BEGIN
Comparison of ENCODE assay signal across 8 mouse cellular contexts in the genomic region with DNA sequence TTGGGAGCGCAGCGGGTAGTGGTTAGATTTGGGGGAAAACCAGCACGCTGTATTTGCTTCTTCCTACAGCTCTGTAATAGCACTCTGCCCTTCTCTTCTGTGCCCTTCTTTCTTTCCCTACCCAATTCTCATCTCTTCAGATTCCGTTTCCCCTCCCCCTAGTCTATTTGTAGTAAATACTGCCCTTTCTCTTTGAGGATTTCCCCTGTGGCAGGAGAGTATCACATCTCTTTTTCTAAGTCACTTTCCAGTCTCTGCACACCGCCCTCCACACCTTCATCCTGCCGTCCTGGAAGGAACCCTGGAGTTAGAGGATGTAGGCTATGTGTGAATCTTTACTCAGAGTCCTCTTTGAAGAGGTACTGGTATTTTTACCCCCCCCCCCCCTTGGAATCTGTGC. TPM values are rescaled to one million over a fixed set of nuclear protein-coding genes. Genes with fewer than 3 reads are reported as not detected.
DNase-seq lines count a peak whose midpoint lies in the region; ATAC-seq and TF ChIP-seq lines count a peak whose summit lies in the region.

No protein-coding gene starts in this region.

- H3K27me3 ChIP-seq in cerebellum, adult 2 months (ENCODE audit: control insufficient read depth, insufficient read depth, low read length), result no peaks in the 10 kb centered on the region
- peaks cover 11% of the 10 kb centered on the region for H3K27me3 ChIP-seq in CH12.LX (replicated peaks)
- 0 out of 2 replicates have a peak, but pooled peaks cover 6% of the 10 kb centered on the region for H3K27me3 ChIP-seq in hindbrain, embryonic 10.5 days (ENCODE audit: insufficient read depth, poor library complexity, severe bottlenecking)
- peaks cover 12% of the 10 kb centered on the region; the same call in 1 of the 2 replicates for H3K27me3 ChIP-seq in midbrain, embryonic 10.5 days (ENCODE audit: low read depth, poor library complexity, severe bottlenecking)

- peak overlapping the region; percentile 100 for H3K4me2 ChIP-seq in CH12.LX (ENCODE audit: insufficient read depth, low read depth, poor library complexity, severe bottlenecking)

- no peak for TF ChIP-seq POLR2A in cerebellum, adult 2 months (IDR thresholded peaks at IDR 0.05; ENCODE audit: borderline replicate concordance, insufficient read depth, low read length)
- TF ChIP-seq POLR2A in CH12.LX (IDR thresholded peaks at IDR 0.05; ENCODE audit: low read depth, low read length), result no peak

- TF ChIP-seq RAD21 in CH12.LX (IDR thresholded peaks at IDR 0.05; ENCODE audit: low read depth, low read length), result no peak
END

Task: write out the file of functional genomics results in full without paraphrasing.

Comparison of ENCODE assay signal across 8 mouse cellular contexts in the genomic region with DNA sequence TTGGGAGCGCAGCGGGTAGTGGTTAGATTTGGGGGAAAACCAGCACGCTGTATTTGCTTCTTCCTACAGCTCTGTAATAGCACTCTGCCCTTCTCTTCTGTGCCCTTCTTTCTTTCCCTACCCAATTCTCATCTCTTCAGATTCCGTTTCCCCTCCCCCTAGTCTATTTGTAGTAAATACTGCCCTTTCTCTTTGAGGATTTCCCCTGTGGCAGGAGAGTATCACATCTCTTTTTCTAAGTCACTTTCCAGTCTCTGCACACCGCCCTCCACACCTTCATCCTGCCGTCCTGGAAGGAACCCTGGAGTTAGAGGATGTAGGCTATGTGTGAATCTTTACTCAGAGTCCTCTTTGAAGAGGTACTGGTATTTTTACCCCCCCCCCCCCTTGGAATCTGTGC. TPM values are rescaled to one million over a fixed set of nuclear protein-coding genes. Genes with fewer than 3 reads are reported as not detected.
DNase-seq lines count a peak whose midpoint lies in the region; ATAC-seq and TF ChIP-seq lines count a peak whose summit lies in the region.

No protein-coding gene starts in this region.

- H3K27me3 ChIP-seq in cerebellum, adult 2 months (ENCODE audit: control insufficient read depth, insufficient read depth, low read length), result no peaks in the 10 kb centered on the region
- peaks cover 11% of the 10 kb centered on the region for H3K27me3 ChIP-seq in CH12.LX (replicated peaks)
- 0 out of 2 replicates have a peak, but pooled peaks cover 6% of the 10 kb centered on the region for H3K27me3 ChIP-seq in hindbrain, embryonic 10.5 days (ENCODE audit: insufficient read depth, poor library complexity, severe bottlenecking)
- peaks cover 12% of the 10 kb centered on the region; the same call in 1 of the 2 replicates for H3K27me3 ChIP-seq in midbrain, embryonic 10.5 days (ENCODE audit: low read depth, poor library complexity, severe bottlenecking)

- peak overlapping the region; percentile 100 for H3K4me2 ChIP-seq in CH12.LX (ENCODE audit: insufficient read depth, low read depth, poor library complexity, severe bottlenecking)

- no peak for TF ChIP-seq POLR2A in cerebellum, adult 2 months (IDR thresholded peaks at IDR 0.05; ENCODE audit: borderline replicate concordance, insufficient read depth, low read length)
- TF ChIP-seq POLR2A in CH12.LX (IDR thresholded peaks at IDR 0.05; ENCODE audit: low read depth, low read length), result no peak

- TF ChIP-seq RAD21 in CH12.LX (IDR thresholded peaks at IDR 0.05; ENCODE audit: low read depth, low read length), result no peak